Outskirts of Marjah, Afghanistan U.S. Marines and Afghan troops faced rocket and heavy machine-gun fire from insurgents entrenched inside a Taliban-held town today, as a long-expected offensive began to re-establish government control.
The assault on Marjah is the biggest offensive since the 2001 U.S.-led invasion of Afghanistan and will serve as a major test of a new NATO strategy focused on protecting civilians. The attack is also the first major combat operation since President Barack Obama ordered 30,000 U.S. reinforcements here in December to try to turn the tide of the war.
Detecting multiple layers of insurgent defenses encircling the city, Cobra helicopters fired Hellfire missiles at tunnels, bunkers and other defensive positions. Militants also flooded the main canal at the town’s entrance, making it more difficult for U.S.-led forces to enter on foot.
Marine commanders had said they expected between 400 to 1,000 insurgents — including more than 100 foreign fighters — to be holed up in Marjah, a town of 80,000 people in Helmand province. Marjah, 360 miles southwest of Kabul, is the biggest southern town under Taliban control and the linchpin of the militants’ logistical and opium-smuggling network.
Sporadic rocket fire from insurgents and the rattle of gunfire echoed in the air. A U.S. missile detonated a massive 55-gallon fuel-drum bomb that sent a mushroom of black smoke dozens of yards into the sky.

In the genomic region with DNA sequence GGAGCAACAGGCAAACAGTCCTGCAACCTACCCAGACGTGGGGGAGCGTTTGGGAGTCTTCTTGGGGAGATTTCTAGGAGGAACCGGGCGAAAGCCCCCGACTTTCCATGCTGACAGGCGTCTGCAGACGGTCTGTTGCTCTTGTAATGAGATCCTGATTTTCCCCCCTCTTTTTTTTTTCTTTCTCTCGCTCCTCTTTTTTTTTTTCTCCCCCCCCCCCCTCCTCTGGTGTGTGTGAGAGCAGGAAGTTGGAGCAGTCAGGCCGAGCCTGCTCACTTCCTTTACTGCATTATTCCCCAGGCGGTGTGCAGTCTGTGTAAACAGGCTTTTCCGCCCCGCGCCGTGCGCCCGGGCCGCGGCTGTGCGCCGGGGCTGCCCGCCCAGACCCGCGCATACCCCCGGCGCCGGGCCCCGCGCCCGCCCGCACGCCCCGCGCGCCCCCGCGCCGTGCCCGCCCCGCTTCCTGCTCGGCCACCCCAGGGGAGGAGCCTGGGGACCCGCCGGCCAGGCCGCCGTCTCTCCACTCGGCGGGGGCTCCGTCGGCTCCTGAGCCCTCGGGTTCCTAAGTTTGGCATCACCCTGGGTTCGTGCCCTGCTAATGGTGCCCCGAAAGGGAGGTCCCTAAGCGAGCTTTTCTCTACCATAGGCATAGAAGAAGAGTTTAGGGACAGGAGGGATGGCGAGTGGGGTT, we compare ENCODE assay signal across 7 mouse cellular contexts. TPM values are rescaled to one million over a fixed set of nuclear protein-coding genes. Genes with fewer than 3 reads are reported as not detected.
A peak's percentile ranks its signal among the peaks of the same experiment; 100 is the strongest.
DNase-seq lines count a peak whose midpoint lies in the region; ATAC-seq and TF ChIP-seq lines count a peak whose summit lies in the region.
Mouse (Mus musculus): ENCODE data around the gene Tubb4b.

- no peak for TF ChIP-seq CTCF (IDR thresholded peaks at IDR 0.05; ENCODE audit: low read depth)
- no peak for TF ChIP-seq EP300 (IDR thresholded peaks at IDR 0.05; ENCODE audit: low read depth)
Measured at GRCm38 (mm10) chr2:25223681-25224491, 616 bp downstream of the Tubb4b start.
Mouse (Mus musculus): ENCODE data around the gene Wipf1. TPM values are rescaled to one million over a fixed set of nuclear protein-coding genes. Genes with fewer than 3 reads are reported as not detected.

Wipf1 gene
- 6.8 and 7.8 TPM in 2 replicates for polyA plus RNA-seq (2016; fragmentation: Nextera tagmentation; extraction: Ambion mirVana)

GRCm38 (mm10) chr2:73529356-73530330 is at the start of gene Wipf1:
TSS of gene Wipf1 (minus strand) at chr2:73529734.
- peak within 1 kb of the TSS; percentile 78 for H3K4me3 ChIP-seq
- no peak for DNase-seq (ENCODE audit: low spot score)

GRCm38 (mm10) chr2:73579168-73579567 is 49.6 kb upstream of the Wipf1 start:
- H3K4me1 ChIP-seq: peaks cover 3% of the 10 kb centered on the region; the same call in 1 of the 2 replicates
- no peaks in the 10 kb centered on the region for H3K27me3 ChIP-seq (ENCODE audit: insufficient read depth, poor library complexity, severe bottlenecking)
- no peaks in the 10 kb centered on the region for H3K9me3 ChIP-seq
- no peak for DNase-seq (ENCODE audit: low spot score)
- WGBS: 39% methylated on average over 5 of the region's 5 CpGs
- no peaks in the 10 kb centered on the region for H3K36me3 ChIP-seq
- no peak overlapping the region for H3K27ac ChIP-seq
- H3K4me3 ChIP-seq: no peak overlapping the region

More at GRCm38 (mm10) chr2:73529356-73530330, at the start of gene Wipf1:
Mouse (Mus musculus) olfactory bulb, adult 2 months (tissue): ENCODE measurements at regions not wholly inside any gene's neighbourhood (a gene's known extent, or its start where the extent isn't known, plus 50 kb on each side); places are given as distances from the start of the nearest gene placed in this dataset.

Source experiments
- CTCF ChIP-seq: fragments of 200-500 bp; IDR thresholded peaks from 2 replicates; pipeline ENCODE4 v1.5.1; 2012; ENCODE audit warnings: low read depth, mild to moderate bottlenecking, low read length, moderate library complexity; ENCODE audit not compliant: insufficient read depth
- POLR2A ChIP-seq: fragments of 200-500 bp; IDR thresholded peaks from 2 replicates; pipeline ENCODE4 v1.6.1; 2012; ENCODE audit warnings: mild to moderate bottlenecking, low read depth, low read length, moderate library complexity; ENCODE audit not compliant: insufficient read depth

Helicopters carrying hundreds of U.S. Marines and Afghan troops swooped into town under the cover of darkness early today with a ground assault of thousands of additional forces expected to follow.
“The first wave of choppers has landed inside Marjah. The operation has begun,” said Capt. Joshua Winfrey, commander of Lima Company, 3rd Battalion, 6th Marines, which was at the forefront of the attack.
The operation, code-named “Moshtarak,” or Together, was described as the biggest joint operation of the Afghan war. Maj. Gen. Nick Carter, commander of NATO forces in southern Afghanistan, said 15,000 troops were involved, including some 7,500 troops fighting in Marjah.
To the north, British, American and Canadian forces struck in the Nad Ali district in a push to break Taliban power in Helmand, one of the major battlefields of the war.
In a village north of Marjah, residents said they heard gunfire before dawn but then it went quiet. Abdul Manan, a farmer in the village of Saipo, said he finally decided to risk going out of his house and saw American troops walking by. They told him to go back inside.
Taliban militants who had been in his village two days ago disappeared. “I don’t see any Taliban now. I see Americans,” he said by phone.
Once the town is secured, NATO hopes to rush in aid and restore public services in a bid to win support among the estimated 125,000 people who live in Marjah and surrounding villages.
The Afghans’ ability to restore those services is crucial to the success of the operation and to prevent the Taliban from returning.
Tribal elders have pleaded for NATO to finish the operation quickly and spare civilians — an appeal that offers some hope the townspeople will cooperate with Afghan and international forces once the Taliban are gone.